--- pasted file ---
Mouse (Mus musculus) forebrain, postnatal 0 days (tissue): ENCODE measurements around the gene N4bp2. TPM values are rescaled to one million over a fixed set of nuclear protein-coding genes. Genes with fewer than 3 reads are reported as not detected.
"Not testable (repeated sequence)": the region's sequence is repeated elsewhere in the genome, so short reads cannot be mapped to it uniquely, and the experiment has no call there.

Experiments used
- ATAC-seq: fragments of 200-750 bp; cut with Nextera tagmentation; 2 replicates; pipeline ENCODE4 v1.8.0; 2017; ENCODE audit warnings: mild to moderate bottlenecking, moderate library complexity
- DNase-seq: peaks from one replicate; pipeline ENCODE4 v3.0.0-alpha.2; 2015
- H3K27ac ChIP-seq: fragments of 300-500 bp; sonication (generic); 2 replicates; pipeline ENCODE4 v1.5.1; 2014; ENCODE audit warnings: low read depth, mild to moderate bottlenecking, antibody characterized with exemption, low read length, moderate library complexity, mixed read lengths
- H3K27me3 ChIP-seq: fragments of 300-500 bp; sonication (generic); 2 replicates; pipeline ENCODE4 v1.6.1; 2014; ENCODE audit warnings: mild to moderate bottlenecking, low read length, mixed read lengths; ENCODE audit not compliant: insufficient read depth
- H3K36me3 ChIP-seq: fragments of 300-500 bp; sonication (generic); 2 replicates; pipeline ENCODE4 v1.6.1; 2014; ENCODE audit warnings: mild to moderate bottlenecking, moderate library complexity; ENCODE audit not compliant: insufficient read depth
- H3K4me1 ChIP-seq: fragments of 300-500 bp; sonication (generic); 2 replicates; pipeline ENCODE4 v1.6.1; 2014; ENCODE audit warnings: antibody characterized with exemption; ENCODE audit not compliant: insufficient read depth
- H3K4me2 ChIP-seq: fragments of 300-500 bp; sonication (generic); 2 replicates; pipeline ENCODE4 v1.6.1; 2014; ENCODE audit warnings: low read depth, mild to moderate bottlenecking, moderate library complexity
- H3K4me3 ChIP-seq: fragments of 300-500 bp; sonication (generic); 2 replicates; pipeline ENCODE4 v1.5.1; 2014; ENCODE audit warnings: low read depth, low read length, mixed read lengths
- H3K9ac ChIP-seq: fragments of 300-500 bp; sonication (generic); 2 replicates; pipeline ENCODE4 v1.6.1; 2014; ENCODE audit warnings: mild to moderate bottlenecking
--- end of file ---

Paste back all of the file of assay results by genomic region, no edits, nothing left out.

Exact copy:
Mouse (Mus musculus) forebrain, postnatal 0 days (tissue): ENCODE measurements around the gene N4bp2. TPM values are rescaled to one million over a fixed set of nuclear protein-coding genes. Genes with fewer than 3 reads are reported as not detected.
"Not testable (repeated sequence)": the region's sequence is repeated elsewhere in the genome, so short reads cannot be mapped to it uniquely, and the experiment has no call there.

Experiments used
- ATAC-seq: fragments of 200-750 bp; cut with Nextera tagmentation; 2 replicates; pipeline ENCODE4 v1.8.0; 2017; ENCODE audit warnings: mild to moderate bottlenecking, moderate library complexity
- DNase-seq: peaks from one replicate; pipeline ENCODE4 v3.0.0-alpha.2; 2015
- H3K27ac ChIP-seq: fragments of 300-500 bp; sonication (generic); 2 replicates; pipeline ENCODE4 v1.5.1; 2014; ENCODE audit warnings: low read depth, mild to moderate bottlenecking, antibody characterized with exemption, low read length, moderate library complexity, mixed read lengths
- H3K27me3 ChIP-seq: fragments of 300-500 bp; sonication (generic); 2 replicates; pipeline ENCODE4 v1.6.1; 2014; ENCODE audit warnings: mild to moderate bottlenecking, low read length, mixed read lengths; ENCODE audit not compliant: insufficient read depth
- H3K36me3 ChIP-seq: fragments of 300-500 bp; sonication (generic); 2 replicates; pipeline ENCODE4 v1.6.1; 2014; ENCODE audit warnings: mild to moderate bottlenecking, moderate library complexity; ENCODE audit not compliant: insufficient read depth
- H3K4me1 ChIP-seq: fragments of 300-500 bp; sonication (generic); 2 replicates; pipeline ENCODE4 v1.6.1; 2014; ENCODE audit warnings: antibody characterized with exemption; ENCODE audit not compliant: insufficient read depth
- H3K4me2 ChIP-seq: fragments of 300-500 bp; sonication (generic); 2 replicates; pipeline ENCODE4 v1.6.1; 2014; ENCODE audit warnings: low read depth, mild to moderate bottlenecking, moderate library complexity
- H3K4me3 ChIP-seq: fragments of 300-500 bp; sonication (generic); 2 replicates; pipeline ENCODE4 v1.5.1; 2014; ENCODE audit warnings: low read depth, low read length, mixed read lengths
- H3K9ac ChIP-seq: fragments of 300-500 bp; sonication (generic); 2 replicates; pipeline ENCODE4 v1.6.1; 2014; ENCODE audit warnings: mild to moderate bottlenecking